My husband and I allocate $10 to $20 of free money to ourselves each week. We call it “walking around money”. But I rarely see anything I need, so most weeks, mine ends up tucked away to be saved for later. I want to spend my money on something I’ll really value.
But I’ve always been scared that maybe I’m actually just a little bit cheap.
Some years ago, I went out for dinner occasionally with a group of coworkers. One of them, I’ll call him Mike, never ordered anything even though he seemed to have as much money as the rest of us. He asked for a glass of water and watched us eat while he drummed his fingers on the table or played with his napkin. When someone set a fork down or paused to converse, Mike would lean in. “Are you going to eat that?” he’d ask. Usually someone would push a basket of fries or a salad across the table to him.
Mike had many fine qualities, but frankly, it could be less than fun to hang out with him.
I’ve always been vigilant about paying my share, but I’ve held onto a fear that somewhere deep down, I’m cheap. I’ve just never enjoyed spending money. Malls and box stores are some of my least favorite places. And, with the exception of books (which I never seem to have enough of), I don’t really want much more stuff. I feel like I have more than enough.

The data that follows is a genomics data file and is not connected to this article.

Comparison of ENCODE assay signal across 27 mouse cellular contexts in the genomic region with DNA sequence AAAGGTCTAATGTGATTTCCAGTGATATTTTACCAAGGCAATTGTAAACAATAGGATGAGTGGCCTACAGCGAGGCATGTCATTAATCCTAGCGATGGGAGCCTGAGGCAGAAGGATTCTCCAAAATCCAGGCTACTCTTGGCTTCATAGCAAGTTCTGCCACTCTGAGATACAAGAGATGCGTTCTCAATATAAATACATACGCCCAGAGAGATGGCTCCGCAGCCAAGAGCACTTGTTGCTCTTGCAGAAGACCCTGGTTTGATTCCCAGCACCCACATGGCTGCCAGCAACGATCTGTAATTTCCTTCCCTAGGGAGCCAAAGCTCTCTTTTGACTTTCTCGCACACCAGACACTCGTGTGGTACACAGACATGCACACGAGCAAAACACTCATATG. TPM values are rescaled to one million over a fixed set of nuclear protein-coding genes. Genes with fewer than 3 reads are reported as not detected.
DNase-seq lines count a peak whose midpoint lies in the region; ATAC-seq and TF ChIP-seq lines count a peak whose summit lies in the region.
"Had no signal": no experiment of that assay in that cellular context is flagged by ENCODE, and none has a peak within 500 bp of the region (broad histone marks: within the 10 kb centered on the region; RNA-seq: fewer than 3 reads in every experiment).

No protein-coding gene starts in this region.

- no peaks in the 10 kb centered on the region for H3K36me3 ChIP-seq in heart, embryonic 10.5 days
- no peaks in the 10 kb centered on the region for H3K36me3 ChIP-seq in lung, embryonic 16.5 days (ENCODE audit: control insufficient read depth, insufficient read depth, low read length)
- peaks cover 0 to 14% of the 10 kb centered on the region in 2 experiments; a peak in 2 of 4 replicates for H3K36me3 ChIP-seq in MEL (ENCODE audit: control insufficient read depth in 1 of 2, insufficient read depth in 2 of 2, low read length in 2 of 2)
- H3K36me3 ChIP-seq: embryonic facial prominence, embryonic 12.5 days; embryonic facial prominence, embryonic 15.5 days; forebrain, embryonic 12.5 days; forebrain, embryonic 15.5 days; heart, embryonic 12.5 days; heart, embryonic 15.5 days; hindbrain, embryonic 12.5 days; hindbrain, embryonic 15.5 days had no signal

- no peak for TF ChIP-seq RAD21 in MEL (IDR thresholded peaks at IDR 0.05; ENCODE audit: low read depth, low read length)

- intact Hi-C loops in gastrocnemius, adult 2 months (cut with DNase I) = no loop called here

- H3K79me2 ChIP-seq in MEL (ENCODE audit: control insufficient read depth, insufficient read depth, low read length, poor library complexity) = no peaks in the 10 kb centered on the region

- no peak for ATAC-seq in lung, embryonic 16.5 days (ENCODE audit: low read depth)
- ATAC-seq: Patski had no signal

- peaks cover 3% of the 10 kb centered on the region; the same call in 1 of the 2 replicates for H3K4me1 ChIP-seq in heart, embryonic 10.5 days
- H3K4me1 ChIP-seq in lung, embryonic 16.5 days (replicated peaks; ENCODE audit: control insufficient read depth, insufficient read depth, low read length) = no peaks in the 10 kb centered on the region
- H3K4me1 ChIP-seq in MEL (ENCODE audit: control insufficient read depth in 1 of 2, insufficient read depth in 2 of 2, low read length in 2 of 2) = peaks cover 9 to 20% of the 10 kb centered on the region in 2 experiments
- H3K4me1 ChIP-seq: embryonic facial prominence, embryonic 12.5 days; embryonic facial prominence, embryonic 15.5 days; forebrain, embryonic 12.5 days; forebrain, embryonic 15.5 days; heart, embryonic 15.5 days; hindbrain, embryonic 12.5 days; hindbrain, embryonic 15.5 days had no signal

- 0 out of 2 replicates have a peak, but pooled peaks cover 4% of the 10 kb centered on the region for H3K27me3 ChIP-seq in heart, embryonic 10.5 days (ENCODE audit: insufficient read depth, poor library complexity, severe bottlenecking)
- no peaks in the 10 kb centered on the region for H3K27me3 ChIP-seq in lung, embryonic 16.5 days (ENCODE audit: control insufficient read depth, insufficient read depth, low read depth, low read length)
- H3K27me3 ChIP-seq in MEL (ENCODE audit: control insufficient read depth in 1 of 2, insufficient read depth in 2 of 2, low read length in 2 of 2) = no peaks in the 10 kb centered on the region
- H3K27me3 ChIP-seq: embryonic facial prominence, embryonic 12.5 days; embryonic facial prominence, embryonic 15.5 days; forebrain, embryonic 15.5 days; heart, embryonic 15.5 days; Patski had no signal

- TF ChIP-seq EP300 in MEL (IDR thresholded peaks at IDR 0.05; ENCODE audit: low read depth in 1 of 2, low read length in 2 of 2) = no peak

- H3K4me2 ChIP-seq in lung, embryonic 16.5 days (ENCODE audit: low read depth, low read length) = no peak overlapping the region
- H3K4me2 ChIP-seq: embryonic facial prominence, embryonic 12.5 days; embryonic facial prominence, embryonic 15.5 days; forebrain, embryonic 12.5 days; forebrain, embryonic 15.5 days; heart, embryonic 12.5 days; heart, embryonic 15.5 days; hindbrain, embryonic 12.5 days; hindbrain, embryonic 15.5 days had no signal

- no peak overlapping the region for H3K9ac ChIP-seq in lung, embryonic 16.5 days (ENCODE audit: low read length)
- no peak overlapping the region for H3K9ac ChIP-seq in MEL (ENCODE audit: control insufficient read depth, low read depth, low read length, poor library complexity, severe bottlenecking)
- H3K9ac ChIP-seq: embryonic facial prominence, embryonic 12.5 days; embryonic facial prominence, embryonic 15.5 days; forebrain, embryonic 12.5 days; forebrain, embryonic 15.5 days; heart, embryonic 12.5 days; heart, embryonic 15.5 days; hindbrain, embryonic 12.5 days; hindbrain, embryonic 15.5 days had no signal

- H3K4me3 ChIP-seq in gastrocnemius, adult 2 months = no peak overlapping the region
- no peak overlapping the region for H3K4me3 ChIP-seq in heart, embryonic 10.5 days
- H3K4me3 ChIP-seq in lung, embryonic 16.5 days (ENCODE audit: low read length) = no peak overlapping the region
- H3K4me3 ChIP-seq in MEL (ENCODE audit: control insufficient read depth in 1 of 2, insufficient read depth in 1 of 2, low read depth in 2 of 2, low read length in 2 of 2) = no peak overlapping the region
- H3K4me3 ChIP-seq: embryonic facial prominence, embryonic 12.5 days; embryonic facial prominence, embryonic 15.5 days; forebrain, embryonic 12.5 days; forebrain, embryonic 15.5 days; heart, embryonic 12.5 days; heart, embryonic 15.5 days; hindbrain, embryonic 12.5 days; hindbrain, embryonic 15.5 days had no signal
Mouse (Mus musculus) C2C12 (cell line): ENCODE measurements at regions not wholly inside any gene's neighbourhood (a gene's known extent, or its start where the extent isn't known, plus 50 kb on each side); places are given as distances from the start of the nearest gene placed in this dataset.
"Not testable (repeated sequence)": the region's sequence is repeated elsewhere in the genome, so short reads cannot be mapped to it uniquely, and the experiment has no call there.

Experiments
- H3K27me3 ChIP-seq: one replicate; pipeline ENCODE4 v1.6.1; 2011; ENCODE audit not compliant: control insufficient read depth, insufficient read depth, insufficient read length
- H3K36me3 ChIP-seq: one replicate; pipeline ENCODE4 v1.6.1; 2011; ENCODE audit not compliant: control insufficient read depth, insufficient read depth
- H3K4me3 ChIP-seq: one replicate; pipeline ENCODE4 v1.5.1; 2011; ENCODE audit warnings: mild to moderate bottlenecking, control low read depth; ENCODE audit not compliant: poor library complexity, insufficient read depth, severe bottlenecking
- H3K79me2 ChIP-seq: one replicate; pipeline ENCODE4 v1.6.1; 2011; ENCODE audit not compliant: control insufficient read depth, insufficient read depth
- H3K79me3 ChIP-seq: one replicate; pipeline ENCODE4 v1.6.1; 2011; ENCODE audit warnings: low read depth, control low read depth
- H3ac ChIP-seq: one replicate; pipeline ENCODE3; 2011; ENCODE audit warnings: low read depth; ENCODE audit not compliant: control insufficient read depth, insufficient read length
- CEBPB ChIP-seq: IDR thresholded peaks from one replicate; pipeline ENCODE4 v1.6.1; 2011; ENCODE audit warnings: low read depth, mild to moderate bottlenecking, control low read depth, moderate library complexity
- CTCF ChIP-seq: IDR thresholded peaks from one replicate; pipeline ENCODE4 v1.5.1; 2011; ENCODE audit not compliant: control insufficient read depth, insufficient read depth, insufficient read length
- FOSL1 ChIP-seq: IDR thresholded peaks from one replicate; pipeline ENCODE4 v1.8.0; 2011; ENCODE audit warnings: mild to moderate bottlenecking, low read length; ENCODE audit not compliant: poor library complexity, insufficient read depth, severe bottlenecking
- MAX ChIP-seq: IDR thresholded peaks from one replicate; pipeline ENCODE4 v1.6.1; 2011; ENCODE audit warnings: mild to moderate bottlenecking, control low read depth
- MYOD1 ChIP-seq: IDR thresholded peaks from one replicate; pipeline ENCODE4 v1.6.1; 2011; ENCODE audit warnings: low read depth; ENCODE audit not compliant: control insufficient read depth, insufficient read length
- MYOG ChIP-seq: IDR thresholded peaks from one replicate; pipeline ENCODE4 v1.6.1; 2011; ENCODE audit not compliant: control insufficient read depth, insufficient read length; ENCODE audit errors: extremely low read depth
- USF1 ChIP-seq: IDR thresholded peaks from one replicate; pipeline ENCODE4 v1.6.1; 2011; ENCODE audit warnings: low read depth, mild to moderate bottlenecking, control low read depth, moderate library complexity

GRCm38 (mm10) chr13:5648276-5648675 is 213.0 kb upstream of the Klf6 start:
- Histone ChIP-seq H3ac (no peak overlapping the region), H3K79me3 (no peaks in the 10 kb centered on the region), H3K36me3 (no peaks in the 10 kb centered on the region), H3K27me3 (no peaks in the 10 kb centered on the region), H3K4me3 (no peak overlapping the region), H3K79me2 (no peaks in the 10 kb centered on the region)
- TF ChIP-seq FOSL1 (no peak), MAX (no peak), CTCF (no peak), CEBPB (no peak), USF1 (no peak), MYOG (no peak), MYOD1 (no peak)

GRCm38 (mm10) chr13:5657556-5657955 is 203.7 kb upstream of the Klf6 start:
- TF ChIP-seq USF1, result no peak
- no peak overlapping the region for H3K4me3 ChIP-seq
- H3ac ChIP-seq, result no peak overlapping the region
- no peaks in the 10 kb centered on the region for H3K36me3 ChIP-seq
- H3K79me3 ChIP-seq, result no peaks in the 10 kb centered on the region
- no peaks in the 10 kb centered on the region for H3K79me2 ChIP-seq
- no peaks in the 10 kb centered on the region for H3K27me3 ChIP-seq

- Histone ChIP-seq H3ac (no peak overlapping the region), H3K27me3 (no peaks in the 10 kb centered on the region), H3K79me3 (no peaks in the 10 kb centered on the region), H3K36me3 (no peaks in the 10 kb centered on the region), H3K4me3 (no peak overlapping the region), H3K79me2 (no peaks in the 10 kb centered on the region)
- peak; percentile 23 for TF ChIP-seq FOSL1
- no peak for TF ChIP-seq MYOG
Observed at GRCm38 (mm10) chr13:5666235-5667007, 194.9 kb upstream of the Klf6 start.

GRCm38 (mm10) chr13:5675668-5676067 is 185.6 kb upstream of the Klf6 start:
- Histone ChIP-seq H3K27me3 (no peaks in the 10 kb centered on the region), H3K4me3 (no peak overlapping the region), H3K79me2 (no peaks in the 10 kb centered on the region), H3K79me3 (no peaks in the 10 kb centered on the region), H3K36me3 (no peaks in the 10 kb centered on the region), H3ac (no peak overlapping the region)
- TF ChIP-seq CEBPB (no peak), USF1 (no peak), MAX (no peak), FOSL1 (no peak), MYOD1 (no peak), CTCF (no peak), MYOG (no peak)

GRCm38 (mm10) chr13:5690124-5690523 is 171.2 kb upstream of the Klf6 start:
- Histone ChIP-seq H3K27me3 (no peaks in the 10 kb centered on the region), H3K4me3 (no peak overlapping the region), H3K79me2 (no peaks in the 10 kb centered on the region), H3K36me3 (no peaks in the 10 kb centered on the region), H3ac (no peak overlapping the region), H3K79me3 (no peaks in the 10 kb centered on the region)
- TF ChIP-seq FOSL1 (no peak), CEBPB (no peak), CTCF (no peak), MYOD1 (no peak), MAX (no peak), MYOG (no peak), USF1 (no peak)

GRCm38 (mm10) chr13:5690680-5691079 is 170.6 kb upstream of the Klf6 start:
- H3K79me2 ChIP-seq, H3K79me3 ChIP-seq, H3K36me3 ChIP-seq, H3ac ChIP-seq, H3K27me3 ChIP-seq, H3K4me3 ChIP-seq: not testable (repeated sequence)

So the other night, when I heard economist Chris Farrell on the radio talking about his book The New Frugality: How to Consume Less, Save More, and Live Better, I felt an almost palpable sense of relief when he said:
Frugality is not the same thing as cheapness … Frugality is the exact opposite. Frugality is an embracing of quality. It’s an embracing of experiences. It’s really trying to look at, What are we spending our money on? Why are we spending this money?
He explains that many Americans have had to become more frugal because of the sour economy. But frugality can be more fun than the mindless consuming many of us got in the habit of doing in the previous decade, because we end up spending money on what we really want. And frugality is about looking at why we’re working and what kind of difference we want to make in the world.
He also says, “Being green and being frugal, it’s the same thing, and it’s self-reinforcing.”
Yes! That’s exactly how I look at money.
You can listen to the interview with Chris Farrell on American Radioworks here.
Has the bad economy made you more frugal?